The Gypsy Moth


Sadly the real Gypsy Moth (The Gypsy Moth IV to be exact) was looked after so badly while it resided next door to the Cutty Sark that it had to be carted away to be restored before it fell to pieces completely. A great shame, since Queen Elizabeth II had knighted its skipper, Sir Francis Chichester, in Greenwich after his record-breaking sail around the world in 1966/7 with the same sword with which Queen Elizabeth I had knighted Sir Francis Drake some 400 years earlier. But hey. We obviously can’t be trusted to look after our toys and it has been taken away from us. Maybe that will be a lesson to us to keep supporting the Cutty Sark restoration before we lose that too.

By the way, I recently met the guy who bought the Gypsy Moth IV, and was relieved to hear that its days of decline are over. Paul Lister, heir to the MFI fortune, bought her for a pound and a gin and tonic in the way that eccentrics toffs do and restored her completely. He formed a charity to help kids learn to sail and now she is once again sailing the seven seas, this time with a somewhat younger crew. His new project is to reintroduce bears and wolves to the Scottish Highlands. Hurrah for eccentric toffs…

In Greenwich, meanwhile, The Gypsy Moth is remembered in the name of the pub nearest her old mooring. Because of its proximity to all the tourist sites this noisy pub gets very full indeed in the summer months despite – or perhaps because of – a boisterous beer garden at the back. Not the place to go for a cosy chat – but great fun if you’re with a bunch of mates out for a drink and a laugh in a good atmosphere. It serves food too – but to be honest I’ve never tried it. I hear it’s bog-standard pub fare.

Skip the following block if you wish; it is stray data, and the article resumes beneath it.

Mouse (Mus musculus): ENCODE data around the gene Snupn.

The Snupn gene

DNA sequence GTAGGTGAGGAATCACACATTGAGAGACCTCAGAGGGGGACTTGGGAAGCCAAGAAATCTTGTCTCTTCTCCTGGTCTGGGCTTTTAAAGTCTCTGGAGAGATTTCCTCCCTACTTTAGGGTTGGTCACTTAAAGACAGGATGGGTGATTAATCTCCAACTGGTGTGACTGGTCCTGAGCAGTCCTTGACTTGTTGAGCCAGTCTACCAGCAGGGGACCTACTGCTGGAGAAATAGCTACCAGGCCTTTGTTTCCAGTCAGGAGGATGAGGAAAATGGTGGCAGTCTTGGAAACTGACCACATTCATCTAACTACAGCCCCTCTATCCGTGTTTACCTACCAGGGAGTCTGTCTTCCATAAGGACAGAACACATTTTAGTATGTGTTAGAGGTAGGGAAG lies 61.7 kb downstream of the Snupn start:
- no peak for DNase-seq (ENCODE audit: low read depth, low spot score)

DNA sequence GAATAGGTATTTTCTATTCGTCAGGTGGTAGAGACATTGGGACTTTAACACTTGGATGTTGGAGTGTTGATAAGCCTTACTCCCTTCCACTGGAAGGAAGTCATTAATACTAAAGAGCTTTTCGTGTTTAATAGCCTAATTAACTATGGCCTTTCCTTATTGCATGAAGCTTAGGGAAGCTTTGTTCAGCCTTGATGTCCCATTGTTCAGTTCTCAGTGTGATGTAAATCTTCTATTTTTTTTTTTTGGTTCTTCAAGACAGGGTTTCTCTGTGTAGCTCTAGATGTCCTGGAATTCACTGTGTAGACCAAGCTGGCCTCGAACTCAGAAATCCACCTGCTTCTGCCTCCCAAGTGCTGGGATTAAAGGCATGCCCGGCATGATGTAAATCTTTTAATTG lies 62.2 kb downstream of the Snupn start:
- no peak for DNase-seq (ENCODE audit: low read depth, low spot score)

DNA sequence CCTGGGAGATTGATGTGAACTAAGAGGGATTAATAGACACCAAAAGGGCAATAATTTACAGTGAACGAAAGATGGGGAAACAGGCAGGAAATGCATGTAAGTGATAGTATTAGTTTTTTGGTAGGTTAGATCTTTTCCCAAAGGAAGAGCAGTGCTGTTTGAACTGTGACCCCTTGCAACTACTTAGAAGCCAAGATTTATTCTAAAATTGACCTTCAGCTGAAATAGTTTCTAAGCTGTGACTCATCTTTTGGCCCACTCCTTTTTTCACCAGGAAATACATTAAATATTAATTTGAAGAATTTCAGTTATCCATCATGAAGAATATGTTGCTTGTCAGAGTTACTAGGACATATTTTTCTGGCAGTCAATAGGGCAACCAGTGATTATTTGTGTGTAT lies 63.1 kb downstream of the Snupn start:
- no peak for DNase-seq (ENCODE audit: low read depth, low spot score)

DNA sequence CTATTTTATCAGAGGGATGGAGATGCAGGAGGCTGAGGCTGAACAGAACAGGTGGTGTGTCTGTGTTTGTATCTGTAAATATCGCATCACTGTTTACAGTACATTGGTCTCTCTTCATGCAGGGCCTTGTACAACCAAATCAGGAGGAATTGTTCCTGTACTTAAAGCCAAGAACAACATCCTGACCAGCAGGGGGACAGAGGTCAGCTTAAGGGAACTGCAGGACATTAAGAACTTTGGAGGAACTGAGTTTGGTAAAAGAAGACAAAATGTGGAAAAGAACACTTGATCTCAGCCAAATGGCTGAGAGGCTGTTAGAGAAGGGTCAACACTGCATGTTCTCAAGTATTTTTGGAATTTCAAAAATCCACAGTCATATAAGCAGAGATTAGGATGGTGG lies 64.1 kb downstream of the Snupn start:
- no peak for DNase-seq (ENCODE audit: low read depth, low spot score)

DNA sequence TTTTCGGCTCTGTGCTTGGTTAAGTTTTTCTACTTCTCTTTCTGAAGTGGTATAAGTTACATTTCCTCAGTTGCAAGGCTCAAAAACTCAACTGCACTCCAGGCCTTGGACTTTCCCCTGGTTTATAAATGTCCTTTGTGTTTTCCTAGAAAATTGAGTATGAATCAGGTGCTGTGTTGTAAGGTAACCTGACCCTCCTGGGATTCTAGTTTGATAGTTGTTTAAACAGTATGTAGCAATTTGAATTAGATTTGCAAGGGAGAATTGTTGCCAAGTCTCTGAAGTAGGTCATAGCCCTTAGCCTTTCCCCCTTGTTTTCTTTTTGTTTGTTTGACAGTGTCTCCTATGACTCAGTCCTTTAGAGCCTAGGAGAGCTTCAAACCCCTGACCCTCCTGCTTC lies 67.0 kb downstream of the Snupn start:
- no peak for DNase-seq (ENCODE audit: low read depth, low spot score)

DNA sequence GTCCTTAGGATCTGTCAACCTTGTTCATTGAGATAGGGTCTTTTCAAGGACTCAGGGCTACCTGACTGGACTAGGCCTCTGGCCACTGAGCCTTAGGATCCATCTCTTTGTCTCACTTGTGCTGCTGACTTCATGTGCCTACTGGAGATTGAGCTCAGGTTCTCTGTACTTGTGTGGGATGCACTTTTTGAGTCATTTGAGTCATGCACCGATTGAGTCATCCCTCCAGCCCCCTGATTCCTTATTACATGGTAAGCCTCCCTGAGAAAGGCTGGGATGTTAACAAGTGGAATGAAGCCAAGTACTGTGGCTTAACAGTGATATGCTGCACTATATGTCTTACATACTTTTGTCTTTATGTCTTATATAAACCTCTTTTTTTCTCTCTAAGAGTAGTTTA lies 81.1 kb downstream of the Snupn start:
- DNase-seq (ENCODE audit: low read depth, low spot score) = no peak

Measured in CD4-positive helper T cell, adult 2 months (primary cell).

I was sad to see the death of the coins, medals and memorabilia shop next door. This seemed to have been there for ever, its display of military helmets, old toy cars and dusty medal ribbons quietly sitting in this unassuming little store. To my shame I never went inside – it was just always there – something to go in and browse next time. Clearly I wasn’t alone in this – one day I walked past and realised it was gone. I felt an almost palpable sadness – and a slight pang of guilt. If we don’t visit these quaint little shops and patronise them with more than a nod and a smile, then we’ll lose them and our town centre will end up some kind of theme park – like Covent Garden and Carnaby Street have become – the little quirky stores which made them great forced out by chain stores wanting a piece of the action, leaving them mere caricatures of the places they once were.

The Art Deco shop Decomania, recently suffered the same fate. Frankly I never went in because I was intimidated by the swankiness of it all – I couldn’t have afforded a single item – but I mourn its passing all the same. I must make a mental note to visit these one-offs on a regular basis…

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